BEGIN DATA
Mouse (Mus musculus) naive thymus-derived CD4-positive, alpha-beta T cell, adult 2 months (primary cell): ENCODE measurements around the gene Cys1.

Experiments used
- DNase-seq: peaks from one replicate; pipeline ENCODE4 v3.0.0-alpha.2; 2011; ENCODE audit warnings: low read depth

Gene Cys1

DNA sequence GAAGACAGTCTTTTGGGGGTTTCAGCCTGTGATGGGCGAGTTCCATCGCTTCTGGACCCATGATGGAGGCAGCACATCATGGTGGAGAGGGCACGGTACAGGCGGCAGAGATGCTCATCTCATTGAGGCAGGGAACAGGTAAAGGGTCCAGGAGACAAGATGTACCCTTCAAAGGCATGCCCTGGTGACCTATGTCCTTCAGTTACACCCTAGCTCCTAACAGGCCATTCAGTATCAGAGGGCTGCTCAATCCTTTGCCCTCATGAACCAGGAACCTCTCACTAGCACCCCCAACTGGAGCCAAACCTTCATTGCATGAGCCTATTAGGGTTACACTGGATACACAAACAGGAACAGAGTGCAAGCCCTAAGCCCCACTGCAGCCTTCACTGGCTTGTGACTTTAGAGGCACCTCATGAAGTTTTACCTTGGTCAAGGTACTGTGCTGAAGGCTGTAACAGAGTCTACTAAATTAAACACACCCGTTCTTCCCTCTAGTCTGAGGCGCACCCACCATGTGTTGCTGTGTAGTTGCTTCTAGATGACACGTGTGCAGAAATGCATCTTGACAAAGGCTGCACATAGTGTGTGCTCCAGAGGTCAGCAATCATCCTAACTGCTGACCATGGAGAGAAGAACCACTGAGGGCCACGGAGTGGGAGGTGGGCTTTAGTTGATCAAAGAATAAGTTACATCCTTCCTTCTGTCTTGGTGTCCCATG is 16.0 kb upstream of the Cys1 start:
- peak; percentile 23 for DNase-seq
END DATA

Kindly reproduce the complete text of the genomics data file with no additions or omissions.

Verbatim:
Mouse (Mus musculus) naive thymus-derived CD4-positive, alpha-beta T cell, adult 2 months (primary cell): ENCODE measurements around the gene Cys1.

Experiments used
- DNase-seq: peaks from one replicate; pipeline ENCODE4 v3.0.0-alpha.2; 2011; ENCODE audit warnings: low read depth

Gene Cys1

DNA sequence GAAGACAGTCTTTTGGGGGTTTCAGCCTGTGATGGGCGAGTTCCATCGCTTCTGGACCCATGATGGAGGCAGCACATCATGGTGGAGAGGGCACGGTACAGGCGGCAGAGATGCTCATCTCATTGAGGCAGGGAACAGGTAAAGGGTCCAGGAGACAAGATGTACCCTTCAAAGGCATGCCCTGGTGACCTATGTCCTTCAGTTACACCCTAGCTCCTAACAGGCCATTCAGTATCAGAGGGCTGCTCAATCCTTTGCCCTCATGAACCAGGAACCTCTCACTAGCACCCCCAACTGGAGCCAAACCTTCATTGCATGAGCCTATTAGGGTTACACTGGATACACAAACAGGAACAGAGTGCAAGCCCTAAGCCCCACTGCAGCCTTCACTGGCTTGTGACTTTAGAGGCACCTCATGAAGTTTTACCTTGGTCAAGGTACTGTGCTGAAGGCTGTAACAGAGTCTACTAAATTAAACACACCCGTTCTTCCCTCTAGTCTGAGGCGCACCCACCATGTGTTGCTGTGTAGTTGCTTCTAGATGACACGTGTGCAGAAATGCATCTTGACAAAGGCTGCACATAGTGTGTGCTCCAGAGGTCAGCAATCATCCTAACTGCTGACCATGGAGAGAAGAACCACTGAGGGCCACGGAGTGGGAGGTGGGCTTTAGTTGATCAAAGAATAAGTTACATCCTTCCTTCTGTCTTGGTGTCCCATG is 16.0 kb upstream of the Cys1 start:
- peak; percentile 23 for DNase-seq